We all have seen information on websites and in e-mails that is completely bogus and not based on facts at all. Some of it is blatantly obvious, but some isn’t, so it will be up to us to use our critical thinking skills to help us differentiate what is good information we can use and what isn’t. While we won’t become experts in doing this, by developing better research habits and skills and by following the five criteria, we can surely be better!

One thing we want to keep in mind when using the Internet for our research is how we get this information, or hits. The information we get is based on what we tell the search engine to look for–whichever search engine we decide to use, such as Google, Bing, or Yahoo, for example–and then using Boolean logic to find the information on the Internet. We can get better results if we use discriminators, like putting what we want to search for in quotation marks or putting words like OR, NOT, or AND in our search phrases. For example, if we want to research information on, let’s say, personal finance, we would get fewer hits, whereas we would get more related information if we put personal finance in quotation marks. The same thing goes for using AND, OR, and NOT or similar discriminators. If we put “personal AND finance” as our search words, only websites that pertain to both personal and finance would be provided.

Identifying what Plagiarism Is and How to Avoid It

Plagiarism is a violation of the Academic Integrity code of this institution and will not be tolerated. The plagiarism policy applies to every aspect of DVU coursework, including threaded discussions, exams, quizzes, essays, assignments, PowerPoint presentations, and so forth. If you copy from, rely on, or paraphrase from your text or from any other source, you must include in-text citations. For any source other than your text, you must also include the proper reference material, including the full URL and date accessed if the source is the Web.

Setting and Achieving Goals

In order to achieve success with your studying, you need to have a plan or goals. To complete your Learning Plan (assigned next week), you will need to choose four areas in which you will improve your performance. Using the results of the various assessments you have taken, and based on your own experience, you will develop five goals. A well-known acronym for setting both long- and short-term goals is SMART. That is, a goal needs to be Specific, Measurable, Achievable, Realistic, and Time-Framed. SMART goals are similar to action steps.

Goals can be set up using the following pattern:
○ Identify the specific goal.
○ List the action steps that must be taken to complete it successfully.
○ Estimate the time needed for each step. (Note: The time-frame needs to be specific; in fact, setting a specific date to reach your goal works best).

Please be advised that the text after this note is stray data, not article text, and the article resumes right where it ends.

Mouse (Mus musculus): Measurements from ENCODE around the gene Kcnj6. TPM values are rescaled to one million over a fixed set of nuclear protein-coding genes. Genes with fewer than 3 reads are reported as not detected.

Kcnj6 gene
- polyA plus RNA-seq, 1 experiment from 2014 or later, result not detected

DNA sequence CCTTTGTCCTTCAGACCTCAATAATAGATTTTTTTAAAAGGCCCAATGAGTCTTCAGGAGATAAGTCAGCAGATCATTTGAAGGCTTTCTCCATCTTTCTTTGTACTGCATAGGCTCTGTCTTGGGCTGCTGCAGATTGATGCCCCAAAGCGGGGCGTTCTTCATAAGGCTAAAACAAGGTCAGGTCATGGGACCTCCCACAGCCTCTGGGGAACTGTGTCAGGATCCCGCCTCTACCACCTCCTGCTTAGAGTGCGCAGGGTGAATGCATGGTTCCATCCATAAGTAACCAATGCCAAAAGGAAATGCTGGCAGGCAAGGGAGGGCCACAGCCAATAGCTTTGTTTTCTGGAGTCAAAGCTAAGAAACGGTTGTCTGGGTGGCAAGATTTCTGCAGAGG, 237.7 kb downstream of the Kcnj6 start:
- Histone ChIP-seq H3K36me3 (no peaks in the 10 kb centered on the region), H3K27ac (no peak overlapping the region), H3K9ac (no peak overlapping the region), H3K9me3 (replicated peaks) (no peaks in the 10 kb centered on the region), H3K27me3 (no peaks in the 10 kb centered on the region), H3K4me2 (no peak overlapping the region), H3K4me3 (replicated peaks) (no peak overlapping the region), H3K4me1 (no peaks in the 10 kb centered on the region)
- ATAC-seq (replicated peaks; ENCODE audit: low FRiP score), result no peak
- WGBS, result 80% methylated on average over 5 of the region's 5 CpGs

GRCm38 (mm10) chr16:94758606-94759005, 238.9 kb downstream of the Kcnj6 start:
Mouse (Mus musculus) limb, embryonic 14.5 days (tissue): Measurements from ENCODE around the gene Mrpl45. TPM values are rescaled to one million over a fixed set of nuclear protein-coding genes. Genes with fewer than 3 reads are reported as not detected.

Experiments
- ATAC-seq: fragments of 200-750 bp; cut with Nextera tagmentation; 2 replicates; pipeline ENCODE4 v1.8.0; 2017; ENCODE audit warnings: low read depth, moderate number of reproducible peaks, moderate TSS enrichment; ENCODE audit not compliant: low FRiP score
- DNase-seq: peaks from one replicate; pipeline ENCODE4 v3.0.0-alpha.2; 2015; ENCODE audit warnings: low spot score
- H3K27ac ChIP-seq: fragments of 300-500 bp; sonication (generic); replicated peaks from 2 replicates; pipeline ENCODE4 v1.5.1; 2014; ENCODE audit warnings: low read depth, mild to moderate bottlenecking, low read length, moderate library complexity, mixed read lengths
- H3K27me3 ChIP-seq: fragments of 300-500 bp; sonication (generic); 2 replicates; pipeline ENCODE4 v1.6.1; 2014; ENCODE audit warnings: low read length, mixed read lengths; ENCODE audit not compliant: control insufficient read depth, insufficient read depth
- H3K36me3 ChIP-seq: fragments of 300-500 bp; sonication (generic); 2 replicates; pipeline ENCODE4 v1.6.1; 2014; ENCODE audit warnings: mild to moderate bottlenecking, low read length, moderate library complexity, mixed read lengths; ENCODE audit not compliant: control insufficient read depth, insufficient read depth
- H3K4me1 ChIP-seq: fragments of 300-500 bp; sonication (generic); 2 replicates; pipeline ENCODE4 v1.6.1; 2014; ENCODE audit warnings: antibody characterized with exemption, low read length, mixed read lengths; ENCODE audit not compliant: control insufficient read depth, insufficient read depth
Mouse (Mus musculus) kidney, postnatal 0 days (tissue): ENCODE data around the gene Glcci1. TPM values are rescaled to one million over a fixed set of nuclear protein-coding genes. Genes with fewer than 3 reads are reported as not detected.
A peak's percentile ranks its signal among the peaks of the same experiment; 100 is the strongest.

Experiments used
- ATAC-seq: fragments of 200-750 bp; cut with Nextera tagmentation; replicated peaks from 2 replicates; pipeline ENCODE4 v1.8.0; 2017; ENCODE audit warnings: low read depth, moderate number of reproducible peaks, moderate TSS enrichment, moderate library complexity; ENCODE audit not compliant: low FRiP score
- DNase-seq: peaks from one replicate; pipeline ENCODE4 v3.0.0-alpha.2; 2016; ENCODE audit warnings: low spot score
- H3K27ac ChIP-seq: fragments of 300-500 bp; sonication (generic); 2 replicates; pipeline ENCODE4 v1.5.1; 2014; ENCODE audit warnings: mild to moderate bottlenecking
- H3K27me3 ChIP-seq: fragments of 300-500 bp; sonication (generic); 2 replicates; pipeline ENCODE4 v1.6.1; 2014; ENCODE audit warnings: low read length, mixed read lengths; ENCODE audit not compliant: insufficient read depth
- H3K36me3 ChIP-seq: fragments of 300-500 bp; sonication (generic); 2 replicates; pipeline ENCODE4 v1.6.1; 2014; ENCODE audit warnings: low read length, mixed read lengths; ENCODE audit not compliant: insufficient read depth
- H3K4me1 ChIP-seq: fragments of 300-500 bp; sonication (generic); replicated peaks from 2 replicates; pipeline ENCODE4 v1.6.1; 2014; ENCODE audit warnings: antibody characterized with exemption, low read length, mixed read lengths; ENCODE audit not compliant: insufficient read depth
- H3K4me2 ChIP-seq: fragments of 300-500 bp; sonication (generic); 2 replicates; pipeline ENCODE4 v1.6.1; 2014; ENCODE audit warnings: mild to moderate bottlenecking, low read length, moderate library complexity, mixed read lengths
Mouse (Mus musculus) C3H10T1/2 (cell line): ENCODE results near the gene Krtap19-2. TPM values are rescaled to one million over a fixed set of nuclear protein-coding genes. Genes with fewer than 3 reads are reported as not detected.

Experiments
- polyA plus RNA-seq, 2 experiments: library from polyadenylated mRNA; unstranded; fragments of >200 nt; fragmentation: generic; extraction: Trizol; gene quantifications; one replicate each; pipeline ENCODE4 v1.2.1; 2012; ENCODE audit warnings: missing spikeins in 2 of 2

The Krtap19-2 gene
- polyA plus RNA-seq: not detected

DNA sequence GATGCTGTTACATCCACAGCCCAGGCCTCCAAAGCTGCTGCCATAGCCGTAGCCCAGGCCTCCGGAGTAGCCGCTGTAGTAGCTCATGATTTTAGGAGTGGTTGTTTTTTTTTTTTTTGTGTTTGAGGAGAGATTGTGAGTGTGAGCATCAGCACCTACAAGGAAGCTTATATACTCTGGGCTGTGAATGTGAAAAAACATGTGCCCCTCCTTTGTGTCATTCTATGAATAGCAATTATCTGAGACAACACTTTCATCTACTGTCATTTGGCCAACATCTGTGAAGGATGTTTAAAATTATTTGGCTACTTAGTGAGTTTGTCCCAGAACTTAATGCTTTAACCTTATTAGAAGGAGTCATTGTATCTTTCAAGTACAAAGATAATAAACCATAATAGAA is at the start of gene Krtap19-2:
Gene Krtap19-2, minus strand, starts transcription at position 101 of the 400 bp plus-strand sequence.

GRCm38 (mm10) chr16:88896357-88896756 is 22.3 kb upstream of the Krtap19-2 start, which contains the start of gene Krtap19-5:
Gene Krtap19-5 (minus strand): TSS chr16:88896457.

○ Create a plan to follow in order to get to that goal.

You have set goals before without even realizing it, in many cases. When you plan a vacation, for example, it’s a lot easier to plan when you know where you are going first! Armed with that information, you can develop a plan on how to be at the right place at the right time, and at the right cost as well. You should take a similar approach to your education and career goals. Many students sign up for a college degree program based on things they might like to study, and while this is okay, wouldn’t it be important to know you are working on a degree that will be in demand by employers when you finish your program? Of course it would.

Rather than set a long-term goal as completing your degree, wouldn’t it make more sense to first use some critical thinking skills by researching exactly what you would like to do? Then you can research what companies are looking for and make a plan to get there. For example, you will want to find out exactly what specific degrees companies are looking for and what skills and experiences they desire as well. Remember, you will be competing against others for that same job, and the hiring manager at a company will look at all the applications and resumes and select the person who is not only the best qualified for the open position but who will be the best fit as well. Once you know what potential employers are looking for in a job applicant, you can now do a self-analysis to see which of the requirements you already have and which ones you don’t have yet. You can then make a list of all the things you need to do to be sure you are the one hired when you get ready to apply. This means your long-term goal would be your “dream job,” and your short-term goals would be all the things you need to do to land that job!